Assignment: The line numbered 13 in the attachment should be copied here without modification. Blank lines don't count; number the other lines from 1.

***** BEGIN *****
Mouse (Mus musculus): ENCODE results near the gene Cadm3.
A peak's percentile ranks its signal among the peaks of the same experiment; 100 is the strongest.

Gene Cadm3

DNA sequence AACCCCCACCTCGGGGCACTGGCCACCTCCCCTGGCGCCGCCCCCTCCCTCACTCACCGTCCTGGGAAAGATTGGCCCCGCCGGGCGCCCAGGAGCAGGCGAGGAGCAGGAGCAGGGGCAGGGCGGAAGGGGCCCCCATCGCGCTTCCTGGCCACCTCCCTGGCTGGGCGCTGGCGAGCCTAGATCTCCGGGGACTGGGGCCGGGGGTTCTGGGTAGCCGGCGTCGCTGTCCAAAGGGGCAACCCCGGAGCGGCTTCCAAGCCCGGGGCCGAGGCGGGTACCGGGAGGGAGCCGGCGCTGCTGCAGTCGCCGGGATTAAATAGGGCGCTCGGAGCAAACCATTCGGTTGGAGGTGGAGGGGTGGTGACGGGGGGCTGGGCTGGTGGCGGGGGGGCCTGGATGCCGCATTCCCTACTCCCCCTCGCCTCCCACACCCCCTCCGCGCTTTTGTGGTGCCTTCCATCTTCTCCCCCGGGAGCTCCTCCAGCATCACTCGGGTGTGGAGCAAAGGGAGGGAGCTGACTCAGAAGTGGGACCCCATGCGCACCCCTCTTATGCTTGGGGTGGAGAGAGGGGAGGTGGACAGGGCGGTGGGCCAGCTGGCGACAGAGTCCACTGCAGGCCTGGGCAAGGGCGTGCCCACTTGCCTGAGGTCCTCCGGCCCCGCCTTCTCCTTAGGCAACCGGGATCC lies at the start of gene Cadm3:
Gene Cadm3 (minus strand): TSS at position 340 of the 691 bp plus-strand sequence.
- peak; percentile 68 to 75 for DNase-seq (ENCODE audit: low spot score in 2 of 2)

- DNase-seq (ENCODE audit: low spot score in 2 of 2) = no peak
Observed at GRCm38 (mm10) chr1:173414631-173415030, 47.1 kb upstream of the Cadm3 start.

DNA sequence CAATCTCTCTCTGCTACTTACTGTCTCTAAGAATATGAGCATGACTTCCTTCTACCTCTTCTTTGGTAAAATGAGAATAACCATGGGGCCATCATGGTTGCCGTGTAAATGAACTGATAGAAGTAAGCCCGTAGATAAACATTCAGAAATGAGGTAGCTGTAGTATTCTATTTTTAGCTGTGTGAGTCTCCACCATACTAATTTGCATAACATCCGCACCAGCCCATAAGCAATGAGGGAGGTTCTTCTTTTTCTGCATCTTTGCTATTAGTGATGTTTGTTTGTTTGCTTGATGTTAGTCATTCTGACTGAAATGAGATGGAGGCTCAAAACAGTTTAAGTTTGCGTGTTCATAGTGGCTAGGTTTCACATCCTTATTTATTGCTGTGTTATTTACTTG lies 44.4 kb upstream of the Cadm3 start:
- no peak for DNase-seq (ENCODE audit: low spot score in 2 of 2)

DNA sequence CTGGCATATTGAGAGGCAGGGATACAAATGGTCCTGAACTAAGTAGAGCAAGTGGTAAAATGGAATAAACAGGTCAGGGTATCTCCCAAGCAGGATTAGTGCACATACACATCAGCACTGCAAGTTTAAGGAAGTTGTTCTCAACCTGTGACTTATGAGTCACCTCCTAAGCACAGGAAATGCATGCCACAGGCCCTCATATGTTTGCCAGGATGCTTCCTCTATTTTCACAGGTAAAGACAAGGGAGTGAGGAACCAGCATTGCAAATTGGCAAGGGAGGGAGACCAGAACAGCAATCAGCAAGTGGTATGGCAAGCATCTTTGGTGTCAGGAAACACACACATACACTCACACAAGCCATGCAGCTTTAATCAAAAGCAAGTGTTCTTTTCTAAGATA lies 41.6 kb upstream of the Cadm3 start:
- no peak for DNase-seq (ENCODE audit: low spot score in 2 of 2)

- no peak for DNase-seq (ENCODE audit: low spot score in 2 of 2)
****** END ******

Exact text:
- no peak for DNase-seq (ENCODE audit: low spot score in 2 of 2)